Trichromatic colour vision in New World monkeys

  title={Trichromatic colour vision in New World monkeys},
  author={Gerald H. Jacobs and Maureen Neitz and Jess F. Deegan and Jay Neitz},
TRICHROMATIC colour vision depends on the presence of three types of cone photopigment. Trichromacy is the norm for all Old World monkeys, apes and humans, but in several genera of New World monkeys, colour vision is strikingly polymorphic1. The difference in colour vision between these New and Old World primates results from differing arrangements of the pigment genes on the X chromosome. In Old World primates the three photopigments required for routine trichromatic colour vision are encoded… 
Photopigments and colour vision in New World monkeys from the family Atelidae
To determine whether closely related monkeys share this arrangement, spectral sensitivity functions that allow inferences about cone pigments were measured for 56 monkeys from two other Atelid genera, spider monkeys (Ateles) and woolly monkeys (Lagothrix).
The Genetic and Evolutionary Drives behind Primate Color Vision
The mechanism leading to trichromacy, with one exception, is based on a single polymorphic LWS gene, from which different allelic variants encode pigments with differing spectral peaks.
Evolution of Red-green Visual Pigment Genes and Color Vision of New World Monkeys
The phylogenetic analysis indicated that duplications of the green genes occurred in owl monkey lineage and were independent from that in the howler monkey, the only known NW monkey having red and green genes on separate loci.
Cone pigment variations in four genera of new world monkeys
Visual responses of ganglion cells of a New‐World primate, the capuchin monkey, Cebus apella
This strong physiological homology is consistent with a common origin of trichromacy in New‐ and Old‐World monkeys; in the New‐World primate the presence of two pigments in the middle‐to‐long wavelength range permits full expression of the retinal mechanisms oftrichromatic vision.
Ecology and evolution of primate colour vision INVITED REVIEW
Comparative studies of mammalian eyes indicate that primates are the only placental mammals that have in their retina a pre-existing neural machinery capable of utilising the signals of an additional spectral type of cone, and the failure of non-primate placental mammal mammals to evolve trichromacy can be explained by constraints imposed on the wiring of retinal neurones.
Progress toward understanding the evolution of primate color vision
An examination of the patterns of color vision detected in contemporary primates and of the pigments and opsin genes that make color vision possible raises the possibility that two cone classes were lost during the early evolution of mammals.
Recent evolution of uniform trichromacy in a New World monkey
Color vision of ancestral organisms of higher primates.
The fact that the red/green opsin gene has survived the long nocturnal stage of mammalian evolution and that it is under strong purifying selection in organisms that live in dark environments suggests that this gene has another important function in addition to color vision, probably the control of circadian rhythms.


Visual Pigments and Colour Vision in Primates
A number of questions still remain concerning the number and spectral location of visual pigments in man, both in normal observers and in anomalous trichromats.
Inheritance of color vision in a New World monkey (Saimiri sciureus).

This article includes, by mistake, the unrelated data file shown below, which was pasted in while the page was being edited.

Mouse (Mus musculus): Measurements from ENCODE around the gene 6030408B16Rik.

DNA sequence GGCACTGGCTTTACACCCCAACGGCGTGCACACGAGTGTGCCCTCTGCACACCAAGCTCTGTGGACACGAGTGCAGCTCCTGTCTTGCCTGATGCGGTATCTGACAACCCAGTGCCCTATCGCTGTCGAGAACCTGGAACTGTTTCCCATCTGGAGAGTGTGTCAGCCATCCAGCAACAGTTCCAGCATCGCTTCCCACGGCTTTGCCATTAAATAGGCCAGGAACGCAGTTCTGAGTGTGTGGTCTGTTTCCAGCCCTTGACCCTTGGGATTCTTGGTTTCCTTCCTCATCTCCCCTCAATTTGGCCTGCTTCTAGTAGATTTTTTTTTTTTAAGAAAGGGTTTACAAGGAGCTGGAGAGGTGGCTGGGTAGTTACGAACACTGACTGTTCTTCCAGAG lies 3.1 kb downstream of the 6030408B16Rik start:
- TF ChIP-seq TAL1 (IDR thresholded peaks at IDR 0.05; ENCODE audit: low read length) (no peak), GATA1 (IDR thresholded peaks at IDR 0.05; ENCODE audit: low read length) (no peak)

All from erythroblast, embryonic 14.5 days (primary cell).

• G. H. Jacobs, J. Neitz
  • Biology
    Proceedings of the National Academy of Sciences of the United States of America
  • 1987
The results indicate that the inheritance of color vision in the squirrel monkey can be explained by assuming that the three middle- to long-wavelength cone pigments are specified by three alleles at a single locus on the X chromosome.
Numbers and ratios of visual pigment genes for normal red-green color vision
It is revealed that many men with normal color vision have more pigment genes on the X chromosome than had previously been suggested and that many had more than one long-wave pigment gene.
  • G. H. Jacobs
  • Biology
    Biological reviews of the Cambridge Philosophical Society
  • 1993
This review has evaluated the proposition that relatively few mammalian species have a capacity for colour vision in mammals in the light of recent research on colour vision and its mechanisms in mammals and concluded that the baseline mammalian colour vision is argued to be dichromacy.
Molecular genetics of human color vision: the genes encoding blue, green, and red pigments.
The isolation and sequencing of genomic and complementary DNA clones that encode the apoproteins of these three pigments are described and the deduced amino acid sequences show 41 +/- 1 percent identity with rhodopsin.
Spectral tuning of pigments underlying red-green color vision.
Comparisons of the deduced amino acid sequences suggest that three amino acid substitutions produce the approximately 30-nanometer difference in spectral peaks of the pigments underlying human red-green color vision, and red shifts of specific magnitudes are produced by replacement of nonpolar with hydroxyl-bearing amino acids at each of the three critical positions.
The polymorphic photopigments of the marmoset: spectral tuning and genetic basis.
Within a family group of monkeys, it is found that a restriction site polymorphism in the photopigment gene segregates in a way that is consistent with the single X‐linked gene hypothesis previously proposed on the basis of the photOPigment types present in male and female marmosets.
Sequence divergence and copy number of the middle- and long-wave photopigment genes in old world monkeys
Restriction digests of genomic DNA showed that the size of this intron does not differ across the six species of Old World monkeys examined, and the role of amino acid substitutions in the spectral tuning of these photopigments is discussed.